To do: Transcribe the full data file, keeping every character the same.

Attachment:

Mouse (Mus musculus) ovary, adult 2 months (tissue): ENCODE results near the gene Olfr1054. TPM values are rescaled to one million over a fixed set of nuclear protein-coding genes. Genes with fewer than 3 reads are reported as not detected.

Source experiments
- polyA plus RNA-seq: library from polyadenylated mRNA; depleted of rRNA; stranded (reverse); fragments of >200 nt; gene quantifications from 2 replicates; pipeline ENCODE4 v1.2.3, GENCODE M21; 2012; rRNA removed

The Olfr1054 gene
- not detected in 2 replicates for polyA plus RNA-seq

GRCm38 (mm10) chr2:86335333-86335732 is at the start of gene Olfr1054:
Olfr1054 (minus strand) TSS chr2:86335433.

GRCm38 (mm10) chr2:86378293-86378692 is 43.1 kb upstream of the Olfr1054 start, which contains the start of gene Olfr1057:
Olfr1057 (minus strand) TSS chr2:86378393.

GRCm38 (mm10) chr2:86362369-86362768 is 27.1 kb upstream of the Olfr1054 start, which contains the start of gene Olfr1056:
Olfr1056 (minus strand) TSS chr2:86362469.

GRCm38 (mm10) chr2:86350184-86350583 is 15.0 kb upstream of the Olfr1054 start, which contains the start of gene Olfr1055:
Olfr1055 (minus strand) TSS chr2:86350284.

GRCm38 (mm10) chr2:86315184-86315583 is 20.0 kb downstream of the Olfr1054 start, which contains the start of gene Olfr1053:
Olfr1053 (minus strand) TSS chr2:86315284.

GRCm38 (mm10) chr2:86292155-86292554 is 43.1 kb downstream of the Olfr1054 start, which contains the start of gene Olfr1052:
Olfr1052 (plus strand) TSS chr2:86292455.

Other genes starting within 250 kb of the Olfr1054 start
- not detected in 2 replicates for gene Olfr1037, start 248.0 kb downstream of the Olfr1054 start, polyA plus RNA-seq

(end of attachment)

Mouse (Mus musculus) ovary, adult 2 months (tissue): ENCODE results near the gene Olfr1054. TPM values are rescaled to one million over a fixed set of nuclear protein-coding genes. Genes with fewer than 3 reads are reported as not detected.

Source experiments
- polyA plus RNA-seq: library from polyadenylated mRNA; depleted of rRNA; stranded (reverse); fragments of >200 nt; gene quantifications from 2 replicates; pipeline ENCODE4 v1.2.3, GENCODE M21; 2012; rRNA removed

The Olfr1054 gene
- not detected in 2 replicates for polyA plus RNA-seq

GRCm38 (mm10) chr2:86335333-86335732 is at the start of gene Olfr1054:
Olfr1054 (minus strand) TSS chr2:86335433.

GRCm38 (mm10) chr2:86378293-86378692 is 43.1 kb upstream of the Olfr1054 start, which contains the start of gene Olfr1057:
Olfr1057 (minus strand) TSS chr2:86378393.

GRCm38 (mm10) chr2:86362369-86362768 is 27.1 kb upstream of the Olfr1054 start, which contains the start of gene Olfr1056:
Olfr1056 (minus strand) TSS chr2:86362469.

GRCm38 (mm10) chr2:86350184-86350583 is 15.0 kb upstream of the Olfr1054 start, which contains the start of gene Olfr1055:
Olfr1055 (minus strand) TSS chr2:86350284.

GRCm38 (mm10) chr2:86315184-86315583 is 20.0 kb downstream of the Olfr1054 start, which contains the start of gene Olfr1053:
Olfr1053 (minus strand) TSS chr2:86315284.

GRCm38 (mm10) chr2:86292155-86292554 is 43.1 kb downstream of the Olfr1054 start, which contains the start of gene Olfr1052:
Olfr1052 (plus strand) TSS chr2:86292455.

Other genes starting within 250 kb of the Olfr1054 start
- not detected in 2 replicates for gene Olfr1037, start 248.0 kb downstream of the Olfr1054 start, polyA plus RNA-seq